[0040] Fibroblasts may be obtained from an organ or tissue using techniques known to those skilled in the art. For example, fibroblasts may be isolated by mechanically disaggregating an organ or tissue. Alternatively, fibroblasts may be isolated by enzymatically dissociating the tissue with digestive enzymes, such as trypsin, chymotrypsin, collagenase, elastase, and/or hyaluronase. The isolation of fibroblast by enzymatic dissociation may be performed by washing fresh, minced tissue samples in Hank's balanced salt solution (HBSS) to remove serum. The minced tissue may then be incubated in a solution of dissociating enzyme. After incubation, the dissociated cells may be suspended, pelleted by centrifugation and plated onto culture dishes. Furthermore, fibroblasts may be obtained from fibroblast stem cells. In this case, the fibroblast stem cells are mixed with a hemostatic clot mixture comprising blood plasma and thrombin and allowed to grow into fibroblasts in a growth media.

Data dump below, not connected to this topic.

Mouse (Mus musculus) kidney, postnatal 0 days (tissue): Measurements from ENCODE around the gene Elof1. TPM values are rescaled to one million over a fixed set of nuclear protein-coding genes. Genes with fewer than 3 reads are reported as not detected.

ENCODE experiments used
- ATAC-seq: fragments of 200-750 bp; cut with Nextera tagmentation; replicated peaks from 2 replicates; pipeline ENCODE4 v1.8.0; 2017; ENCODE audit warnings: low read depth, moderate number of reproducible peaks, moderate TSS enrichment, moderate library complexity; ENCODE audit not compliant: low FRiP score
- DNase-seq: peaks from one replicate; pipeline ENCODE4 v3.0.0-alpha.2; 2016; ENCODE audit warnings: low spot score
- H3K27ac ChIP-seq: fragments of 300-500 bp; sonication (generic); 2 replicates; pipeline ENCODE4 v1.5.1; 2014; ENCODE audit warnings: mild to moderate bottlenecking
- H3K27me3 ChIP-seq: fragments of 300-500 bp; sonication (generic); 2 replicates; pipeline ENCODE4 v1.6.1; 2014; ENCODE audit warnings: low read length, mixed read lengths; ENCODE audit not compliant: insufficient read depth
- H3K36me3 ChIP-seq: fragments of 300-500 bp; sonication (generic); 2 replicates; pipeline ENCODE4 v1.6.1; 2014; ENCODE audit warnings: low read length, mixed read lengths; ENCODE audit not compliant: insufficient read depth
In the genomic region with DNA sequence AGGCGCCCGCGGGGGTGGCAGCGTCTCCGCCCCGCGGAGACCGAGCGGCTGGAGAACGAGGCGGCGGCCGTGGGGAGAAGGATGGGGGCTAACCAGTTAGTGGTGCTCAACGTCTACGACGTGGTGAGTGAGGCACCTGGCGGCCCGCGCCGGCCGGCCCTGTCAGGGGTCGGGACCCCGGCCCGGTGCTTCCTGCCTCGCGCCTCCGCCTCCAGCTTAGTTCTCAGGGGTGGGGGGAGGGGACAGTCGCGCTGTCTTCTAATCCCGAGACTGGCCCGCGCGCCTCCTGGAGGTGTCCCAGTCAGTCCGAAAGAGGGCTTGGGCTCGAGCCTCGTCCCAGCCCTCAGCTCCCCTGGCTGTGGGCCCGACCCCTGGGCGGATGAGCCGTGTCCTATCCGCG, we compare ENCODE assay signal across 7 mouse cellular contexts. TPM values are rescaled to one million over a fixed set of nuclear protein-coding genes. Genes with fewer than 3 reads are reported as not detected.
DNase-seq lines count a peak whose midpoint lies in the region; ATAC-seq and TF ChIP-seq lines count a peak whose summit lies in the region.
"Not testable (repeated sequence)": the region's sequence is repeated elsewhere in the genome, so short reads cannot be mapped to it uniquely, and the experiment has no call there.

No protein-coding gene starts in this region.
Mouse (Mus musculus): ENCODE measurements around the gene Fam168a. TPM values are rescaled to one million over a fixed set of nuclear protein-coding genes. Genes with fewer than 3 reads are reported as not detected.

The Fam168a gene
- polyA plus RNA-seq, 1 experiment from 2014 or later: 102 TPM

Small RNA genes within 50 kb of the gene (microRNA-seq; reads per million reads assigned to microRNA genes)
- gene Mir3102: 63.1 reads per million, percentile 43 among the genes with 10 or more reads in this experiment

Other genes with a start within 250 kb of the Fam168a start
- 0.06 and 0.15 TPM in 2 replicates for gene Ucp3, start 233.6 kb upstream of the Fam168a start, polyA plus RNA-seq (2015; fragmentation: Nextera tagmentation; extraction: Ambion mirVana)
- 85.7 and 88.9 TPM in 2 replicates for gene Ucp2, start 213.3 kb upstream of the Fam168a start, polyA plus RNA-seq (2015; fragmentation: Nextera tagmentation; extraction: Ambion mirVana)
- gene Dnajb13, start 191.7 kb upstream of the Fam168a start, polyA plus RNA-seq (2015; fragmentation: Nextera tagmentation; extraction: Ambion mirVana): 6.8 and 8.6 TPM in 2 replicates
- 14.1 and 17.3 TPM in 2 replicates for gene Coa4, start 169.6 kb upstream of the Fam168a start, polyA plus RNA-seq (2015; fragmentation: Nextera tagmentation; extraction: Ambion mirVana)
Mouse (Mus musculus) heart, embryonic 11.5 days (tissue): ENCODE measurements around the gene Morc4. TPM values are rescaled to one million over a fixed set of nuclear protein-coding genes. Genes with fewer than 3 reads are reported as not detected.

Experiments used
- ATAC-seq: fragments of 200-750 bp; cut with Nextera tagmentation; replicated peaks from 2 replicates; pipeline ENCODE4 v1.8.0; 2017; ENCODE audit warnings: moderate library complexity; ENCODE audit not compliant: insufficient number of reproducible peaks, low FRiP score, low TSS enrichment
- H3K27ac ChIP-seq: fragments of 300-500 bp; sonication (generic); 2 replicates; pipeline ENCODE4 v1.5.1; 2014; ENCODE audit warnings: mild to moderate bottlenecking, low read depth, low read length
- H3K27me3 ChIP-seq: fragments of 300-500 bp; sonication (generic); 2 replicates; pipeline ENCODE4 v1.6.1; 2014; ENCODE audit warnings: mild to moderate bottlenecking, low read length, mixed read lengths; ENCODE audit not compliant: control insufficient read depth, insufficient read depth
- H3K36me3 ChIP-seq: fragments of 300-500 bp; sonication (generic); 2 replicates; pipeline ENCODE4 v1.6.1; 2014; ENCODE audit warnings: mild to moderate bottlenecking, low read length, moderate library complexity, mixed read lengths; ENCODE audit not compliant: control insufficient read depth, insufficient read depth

[0041] Collagen synthesis involves events that occur both within and outside of the fibroblast. The stimulation of fibroblasts is driven by the various growth factors to modulate collagen synthesis. In a preferred embodiment of the present invention, various growth and other regulatory factors are added to promote, inhibit, or modulate the growth of the fibroblasts to produce the collagen for the three-dimensional matrix. Accordingly, the characteristics of the three-dimensional matrix can be modified by the addition of growth factors in various combinations and concentrations. Such growth factors include, but are not limited to, transforming growth factor beta (TGF-β), platelet-derived growth factor (PDGF), fibroblast growth factor (FGF), epidermal growth factor (EGF), vascular endothelial growth factor (VEGF), cytokines IL-1 and TNF, and ascorbate (vitamin C).